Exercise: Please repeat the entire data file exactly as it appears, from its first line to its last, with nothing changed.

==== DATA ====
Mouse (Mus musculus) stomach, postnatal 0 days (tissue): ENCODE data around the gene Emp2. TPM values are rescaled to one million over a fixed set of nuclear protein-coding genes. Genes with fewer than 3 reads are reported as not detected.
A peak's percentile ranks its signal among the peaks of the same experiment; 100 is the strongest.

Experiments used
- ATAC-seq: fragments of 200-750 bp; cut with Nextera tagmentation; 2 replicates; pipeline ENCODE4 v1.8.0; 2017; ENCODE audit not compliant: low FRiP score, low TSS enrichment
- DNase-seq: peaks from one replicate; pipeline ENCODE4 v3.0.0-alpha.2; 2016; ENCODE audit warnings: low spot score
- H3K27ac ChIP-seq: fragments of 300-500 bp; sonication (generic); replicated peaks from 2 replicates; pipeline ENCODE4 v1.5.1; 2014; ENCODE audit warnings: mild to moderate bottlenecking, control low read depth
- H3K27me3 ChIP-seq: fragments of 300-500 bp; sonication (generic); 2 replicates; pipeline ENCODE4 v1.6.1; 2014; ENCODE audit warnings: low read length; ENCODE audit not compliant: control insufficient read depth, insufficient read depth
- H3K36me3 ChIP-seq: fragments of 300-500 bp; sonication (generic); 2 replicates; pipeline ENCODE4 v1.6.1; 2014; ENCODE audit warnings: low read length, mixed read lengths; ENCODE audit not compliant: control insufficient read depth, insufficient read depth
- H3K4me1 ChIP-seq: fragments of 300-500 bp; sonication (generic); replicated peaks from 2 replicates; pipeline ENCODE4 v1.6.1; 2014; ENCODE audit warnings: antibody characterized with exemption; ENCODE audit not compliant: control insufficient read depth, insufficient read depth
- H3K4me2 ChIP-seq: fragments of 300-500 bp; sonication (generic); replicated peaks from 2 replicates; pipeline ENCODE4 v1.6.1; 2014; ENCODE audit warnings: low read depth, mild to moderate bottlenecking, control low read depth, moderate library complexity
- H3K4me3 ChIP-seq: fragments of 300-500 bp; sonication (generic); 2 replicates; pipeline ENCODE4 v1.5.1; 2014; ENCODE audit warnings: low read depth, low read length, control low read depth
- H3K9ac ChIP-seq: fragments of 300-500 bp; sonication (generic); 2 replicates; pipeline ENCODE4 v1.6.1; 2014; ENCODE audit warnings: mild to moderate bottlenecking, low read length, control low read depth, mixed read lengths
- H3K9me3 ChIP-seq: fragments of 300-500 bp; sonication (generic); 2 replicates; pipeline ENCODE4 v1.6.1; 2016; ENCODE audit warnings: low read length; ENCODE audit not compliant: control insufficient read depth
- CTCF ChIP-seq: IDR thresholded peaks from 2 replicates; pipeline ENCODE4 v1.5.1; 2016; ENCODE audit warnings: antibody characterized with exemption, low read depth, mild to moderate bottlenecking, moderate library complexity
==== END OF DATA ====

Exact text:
Mouse (Mus musculus) stomach, postnatal 0 days (tissue): ENCODE data around the gene Emp2. TPM values are rescaled to one million over a fixed set of nuclear protein-coding genes. Genes with fewer than 3 reads are reported as not detected.
A peak's percentile ranks its signal among the peaks of the same experiment; 100 is the strongest.

Experiments used
- ATAC-seq: fragments of 200-750 bp; cut with Nextera tagmentation; 2 replicates; pipeline ENCODE4 v1.8.0; 2017; ENCODE audit not compliant: low FRiP score, low TSS enrichment
- DNase-seq: peaks from one replicate; pipeline ENCODE4 v3.0.0-alpha.2; 2016; ENCODE audit warnings: low spot score
- H3K27ac ChIP-seq: fragments of 300-500 bp; sonication (generic); replicated peaks from 2 replicates; pipeline ENCODE4 v1.5.1; 2014; ENCODE audit warnings: mild to moderate bottlenecking, control low read depth
- H3K27me3 ChIP-seq: fragments of 300-500 bp; sonication (generic); 2 replicates; pipeline ENCODE4 v1.6.1; 2014; ENCODE audit warnings: low read length; ENCODE audit not compliant: control insufficient read depth, insufficient read depth
- H3K36me3 ChIP-seq: fragments of 300-500 bp; sonication (generic); 2 replicates; pipeline ENCODE4 v1.6.1; 2014; ENCODE audit warnings: low read length, mixed read lengths; ENCODE audit not compliant: control insufficient read depth, insufficient read depth
- H3K4me1 ChIP-seq: fragments of 300-500 bp; sonication (generic); replicated peaks from 2 replicates; pipeline ENCODE4 v1.6.1; 2014; ENCODE audit warnings: antibody characterized with exemption; ENCODE audit not compliant: control insufficient read depth, insufficient read depth
- H3K4me2 ChIP-seq: fragments of 300-500 bp; sonication (generic); replicated peaks from 2 replicates; pipeline ENCODE4 v1.6.1; 2014; ENCODE audit warnings: low read depth, mild to moderate bottlenecking, control low read depth, moderate library complexity
- H3K4me3 ChIP-seq: fragments of 300-500 bp; sonication (generic); 2 replicates; pipeline ENCODE4 v1.5.1; 2014; ENCODE audit warnings: low read depth, low read length, control low read depth
- H3K9ac ChIP-seq: fragments of 300-500 bp; sonication (generic); 2 replicates; pipeline ENCODE4 v1.6.1; 2014; ENCODE audit warnings: mild to moderate bottlenecking, low read length, control low read depth, mixed read lengths
- H3K9me3 ChIP-seq: fragments of 300-500 bp; sonication (generic); 2 replicates; pipeline ENCODE4 v1.6.1; 2016; ENCODE audit warnings: low read length; ENCODE audit not compliant: control insufficient read depth
- CTCF ChIP-seq: IDR thresholded peaks from 2 replicates; pipeline ENCODE4 v1.5.1; 2016; ENCODE audit warnings: antibody characterized with exemption, low read depth, mild to moderate bottlenecking, moderate library complexity